The Happy Effect: A Conversation with Shoplifter/Hrafnhildur Arnardóttir
by Joshua Reiman
Hair is an extension of our identity, persona, and character. It can be added to, colored, and formed. It draws
us in to look, to feel. Hair can also be a mechanism for attraction or disgust. The work of Shoplifter/Hrafnhildur
Arnardttir propels attraction through various scales of intimacy, up to all-encompassing built environments.
Often playful, with vibrant, eye-burning colors that toy with visual perception, her work evokes the human spirit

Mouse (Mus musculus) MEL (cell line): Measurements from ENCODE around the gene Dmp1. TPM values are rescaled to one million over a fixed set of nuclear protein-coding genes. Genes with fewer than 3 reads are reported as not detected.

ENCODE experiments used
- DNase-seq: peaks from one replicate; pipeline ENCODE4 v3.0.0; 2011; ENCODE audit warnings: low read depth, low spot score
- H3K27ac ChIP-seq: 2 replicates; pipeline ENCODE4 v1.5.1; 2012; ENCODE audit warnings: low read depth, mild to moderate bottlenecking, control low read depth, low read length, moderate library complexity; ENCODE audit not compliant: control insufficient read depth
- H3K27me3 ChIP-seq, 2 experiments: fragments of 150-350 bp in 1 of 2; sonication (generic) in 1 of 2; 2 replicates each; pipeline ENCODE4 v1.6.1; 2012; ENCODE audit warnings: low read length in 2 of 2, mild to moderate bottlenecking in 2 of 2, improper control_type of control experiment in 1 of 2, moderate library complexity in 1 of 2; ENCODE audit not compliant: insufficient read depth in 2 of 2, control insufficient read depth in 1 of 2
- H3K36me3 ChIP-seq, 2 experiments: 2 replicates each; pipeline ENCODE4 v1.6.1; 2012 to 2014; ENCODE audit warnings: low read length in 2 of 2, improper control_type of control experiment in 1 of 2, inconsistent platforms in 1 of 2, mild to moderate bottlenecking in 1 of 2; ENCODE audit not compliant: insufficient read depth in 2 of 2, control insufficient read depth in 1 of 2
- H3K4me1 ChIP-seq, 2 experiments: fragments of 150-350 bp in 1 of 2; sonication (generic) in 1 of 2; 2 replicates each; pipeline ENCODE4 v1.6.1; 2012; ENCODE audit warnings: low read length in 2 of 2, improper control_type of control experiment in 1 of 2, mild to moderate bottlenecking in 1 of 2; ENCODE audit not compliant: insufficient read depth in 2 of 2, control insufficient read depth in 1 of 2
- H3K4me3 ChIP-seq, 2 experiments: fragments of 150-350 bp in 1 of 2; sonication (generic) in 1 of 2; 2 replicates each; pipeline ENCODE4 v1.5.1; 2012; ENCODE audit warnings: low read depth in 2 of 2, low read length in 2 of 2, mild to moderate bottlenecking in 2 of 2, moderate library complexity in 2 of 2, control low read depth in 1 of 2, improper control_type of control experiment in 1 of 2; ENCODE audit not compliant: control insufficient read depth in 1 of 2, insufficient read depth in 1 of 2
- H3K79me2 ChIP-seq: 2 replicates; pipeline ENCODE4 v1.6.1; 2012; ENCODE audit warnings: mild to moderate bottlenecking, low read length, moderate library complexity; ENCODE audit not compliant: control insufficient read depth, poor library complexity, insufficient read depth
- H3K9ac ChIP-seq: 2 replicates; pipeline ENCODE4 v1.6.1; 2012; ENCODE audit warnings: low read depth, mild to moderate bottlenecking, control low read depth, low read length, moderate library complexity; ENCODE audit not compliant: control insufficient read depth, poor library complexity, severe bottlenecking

through what she calls “remnants and extensions.” From totemic objects to architectural hairdos, Shoplifter
produces experiences that allow us to latch on to her sculptural extensions of body and mind and move toward
a personal happy place. Her material choices question the nature of a line, a drawing, a painting, a sculpture,
or a garment. In the end, they are all the same thing—extensions of the self. In Shoplifter’s case, that self is
rooted in Icelandic tradition, transformed by punk and pop art, and hybridized through a global lens of vanity.
When you encounter one of her works, you can’t help but smile....see the entire article in the print version of May's Sculpture magazine.
Nervescape V, Nervescape V, 2016. Synthetic hair extensions,
zip ties, wood, and steel staples.